Pixel (webcomic)

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Pixel
Author(s) Chris Dlugosz
Website http://pixelcomic.net/
Current status / schedule Not updating
Launch date June 14, 2002

Pixel is a webcomic written by Chris Dlugosz, first published on June 14, 2002. It is set in the aptly named "pixel universe", inhabited by pixels, voxels, vectors, plasmas (a satire on the plasma screens used by Apple computers), and polygons. The comic is known for its very literal sense of humor, and its constant breaks of the fourth wall. The text of the comic is written entirely in upper case with very little punctuation other than the occasional hyphen or exclamation point. Each comic comes with a short note, usually split into three lines at seemingly arbitrary points. These are also written in capitals with no punctuation, and usually explain or expand upon the strip.

Material from Pixel is included in Attitude 3: The New Subversive Online Cartoonists.

Development[edit]

Chris Dlugosz initially started Pixel in 2002 as a response to sprite comics, which were proliferating at the time. In an interview in 2006, Dlugosz stated that he began posting Pixel as a "casual gag" to make fun of the sprite comic genre, and that the logistics of his Pixel universe expanded over time. Dlugosz was primarily inspired by Calvin and Hobbes, which he described as "the sole reason [he] was not afraid to occasionally get rhetorical or philosophical in some of [his] own strips." Dlugosz was introduced to the webcomic format by Penny Arcade, which he also listed as an influence. His visual style, however, is entirely different, as the world of Pixel is populated with anthropomorphic geometric shapes.[1]

When creating a Pixel strip, Dlugosz always starts with the script, as he finds that text has "the annoying tendency to cover up much of your art." Meanwhile, he describes "interesting visual effects" as a "side hobby" of his. Dlugosz has a text file on his computer in which he keeps a list of ideas for new strips, though he noted that jokes that hit him spontaneously often make for better strips than those he thought about for longer periods of time. Dlugosz uses a template file, consisting of a blue block and a red block (pixels) standing in front of a green horizon and blue sky. He then uses a random number generator in order to produce two web colors with which to color in the two pixels, before entering the text and other effects.[1]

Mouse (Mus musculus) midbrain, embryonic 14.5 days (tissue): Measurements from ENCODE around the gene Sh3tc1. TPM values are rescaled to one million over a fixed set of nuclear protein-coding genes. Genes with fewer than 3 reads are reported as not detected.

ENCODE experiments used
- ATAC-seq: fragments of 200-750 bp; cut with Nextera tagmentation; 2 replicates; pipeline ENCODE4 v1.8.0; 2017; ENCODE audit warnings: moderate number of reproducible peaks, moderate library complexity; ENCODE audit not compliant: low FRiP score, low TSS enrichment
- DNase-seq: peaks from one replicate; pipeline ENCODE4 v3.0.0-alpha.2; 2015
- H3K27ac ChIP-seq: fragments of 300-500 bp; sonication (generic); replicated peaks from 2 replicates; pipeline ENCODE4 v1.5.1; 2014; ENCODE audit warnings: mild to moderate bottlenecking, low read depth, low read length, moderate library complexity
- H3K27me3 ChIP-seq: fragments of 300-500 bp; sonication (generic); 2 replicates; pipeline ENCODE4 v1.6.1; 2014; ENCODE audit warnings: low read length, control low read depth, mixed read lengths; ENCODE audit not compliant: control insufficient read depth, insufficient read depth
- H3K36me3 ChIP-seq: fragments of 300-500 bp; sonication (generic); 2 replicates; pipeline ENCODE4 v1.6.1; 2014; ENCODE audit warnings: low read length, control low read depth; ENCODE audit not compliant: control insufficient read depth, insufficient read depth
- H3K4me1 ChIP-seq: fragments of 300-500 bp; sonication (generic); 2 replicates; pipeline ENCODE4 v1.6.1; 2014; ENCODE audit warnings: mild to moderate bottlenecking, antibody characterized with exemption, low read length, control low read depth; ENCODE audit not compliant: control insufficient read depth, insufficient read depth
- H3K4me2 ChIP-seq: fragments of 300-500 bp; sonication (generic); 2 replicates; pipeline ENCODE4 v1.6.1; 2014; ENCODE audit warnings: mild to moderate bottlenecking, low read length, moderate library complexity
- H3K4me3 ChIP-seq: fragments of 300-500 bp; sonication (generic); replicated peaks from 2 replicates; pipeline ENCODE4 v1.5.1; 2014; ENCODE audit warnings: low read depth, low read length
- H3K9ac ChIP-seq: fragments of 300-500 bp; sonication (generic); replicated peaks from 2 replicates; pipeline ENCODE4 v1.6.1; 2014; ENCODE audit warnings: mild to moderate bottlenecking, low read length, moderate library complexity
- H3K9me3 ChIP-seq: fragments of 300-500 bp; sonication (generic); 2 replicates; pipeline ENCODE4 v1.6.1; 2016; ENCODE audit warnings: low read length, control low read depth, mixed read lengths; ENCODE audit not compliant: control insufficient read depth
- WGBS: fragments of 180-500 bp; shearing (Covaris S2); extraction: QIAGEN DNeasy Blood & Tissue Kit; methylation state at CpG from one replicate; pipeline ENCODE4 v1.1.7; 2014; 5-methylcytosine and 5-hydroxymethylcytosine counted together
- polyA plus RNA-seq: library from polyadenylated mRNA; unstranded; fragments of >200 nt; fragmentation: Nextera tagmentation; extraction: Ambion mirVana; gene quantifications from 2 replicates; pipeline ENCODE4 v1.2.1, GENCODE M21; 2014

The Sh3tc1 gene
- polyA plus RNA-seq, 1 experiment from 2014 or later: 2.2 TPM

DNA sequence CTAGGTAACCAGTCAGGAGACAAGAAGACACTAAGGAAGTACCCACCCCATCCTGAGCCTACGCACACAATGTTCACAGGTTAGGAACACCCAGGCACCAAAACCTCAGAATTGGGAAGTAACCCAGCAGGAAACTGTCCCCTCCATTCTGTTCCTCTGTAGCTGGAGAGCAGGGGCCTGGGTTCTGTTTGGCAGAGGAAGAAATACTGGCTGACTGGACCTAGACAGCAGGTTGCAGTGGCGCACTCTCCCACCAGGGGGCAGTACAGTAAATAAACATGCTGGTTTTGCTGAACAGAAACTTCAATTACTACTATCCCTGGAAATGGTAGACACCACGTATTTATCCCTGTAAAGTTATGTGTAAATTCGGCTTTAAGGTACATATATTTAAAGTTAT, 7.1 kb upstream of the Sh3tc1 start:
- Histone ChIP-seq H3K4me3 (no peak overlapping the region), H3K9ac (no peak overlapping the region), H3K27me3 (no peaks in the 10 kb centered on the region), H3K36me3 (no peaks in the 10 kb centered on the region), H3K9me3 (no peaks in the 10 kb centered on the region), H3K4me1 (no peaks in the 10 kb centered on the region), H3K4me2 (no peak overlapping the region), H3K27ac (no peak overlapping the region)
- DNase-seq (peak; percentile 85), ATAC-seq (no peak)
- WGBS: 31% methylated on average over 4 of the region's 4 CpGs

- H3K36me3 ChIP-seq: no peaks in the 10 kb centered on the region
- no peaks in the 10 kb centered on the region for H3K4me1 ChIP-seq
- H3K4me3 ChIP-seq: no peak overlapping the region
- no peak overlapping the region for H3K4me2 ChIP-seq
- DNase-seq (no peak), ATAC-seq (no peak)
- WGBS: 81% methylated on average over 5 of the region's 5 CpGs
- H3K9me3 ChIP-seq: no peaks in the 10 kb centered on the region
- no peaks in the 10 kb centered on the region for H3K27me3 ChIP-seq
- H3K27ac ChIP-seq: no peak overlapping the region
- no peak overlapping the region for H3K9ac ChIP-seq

Cast[edit]

Pixels[edit]

Pixels are the main focus of the strip. They're square, genderless and monochromatic. Every pixel is of a different 24-bit colour, and there is a pixel of every colour, so there are exactly 16,777,216 of them at any given time. A pixel's first name is his colour value in hexadecimal (e.g. 0000FF), and his second name is this same value in binary (e.g.. 000000000000000011111111). Although pixels can die, they are instantly reborn as infants, usually to a parent of a similar colour. There is no pregnancy, and any pixel can give birth at any moment. Birth is painless, and merely involves an infant appearing near his parent. Infants are smaller than adult pixels, with rounded corners which quickly sharpen.

Pixels do not have limbs or faces, but they can manipulate objects by mild telekinesis. Some of them wear clothes, but usually this is limited to a tie, collar and shirt pocket (without a shirt).

Although there are only 224 of them, pixels can create composite images by screencapping themselves (that is, creating non-living temporary duplicates).

In one minor story arc, some pixels managed to achieve transparency (became 32-bit). As of strip No. 265, this ability still exists.

Voxels[edit]

A voxel is the three-dimensional equivalent of a pixel, being cubic and able to move in the Z-axis. Their births differ from those of the pixels in that the child grows inside the parent until they are of equal size, at which point the parent dies and another voxel becomes pregnant with the recently deceased.

Polygons[edit]

Polygons are uniformly triangular, and although they are two-dimensional, they have the ability to rotate in three dimensions. They are constantly taking part in jousting matches, in which two polygons attempt to bisect each other. This is also their means of procreation, as the two parts of the loser each become an infant polygon. Unlike the other races, they are silent. Their means of communication is via "saying" images to one another. Unlike the images "said" by voxels, their word-images are well-drawn and well-defined.

Vectors[edit]

Vectors in the pixel universe aren't vectors per se; they are quadrilaterals described by vectors. Like pixels, they are limited to two dimensions. In the comic, vectors are displayed with control boxes and a central anchor point similar to those used in graphics editors such as Photoshop. Each one is capable of changing these vectors at whim, allowing them to shape-shift and fly. They are belligerent and not very bright. Vectors do not have a known means of procreation, aside from Vectorball, which appears similar to basketball. They have also been noted to have the ability to shrink to microscopic size. It is not known what consequences this development will bring.

Plasmas[edit]

Plasmas are similar to pixels in size, shape, and reproductivity, although their corners are rounded like those of an infant. Actual infants are spherical. They use blank DVDs for many things, including coffee mugs. They represent the Mac user from the perspective of the PC user.

History[edit]

Pixel went on hiatus in 2007 from May 13 until November 9, when he altered the design and layout of the website itself. A second hiatus has began in February 2008, with one last strip having been posted in September 2012.

References[edit]

External links[edit]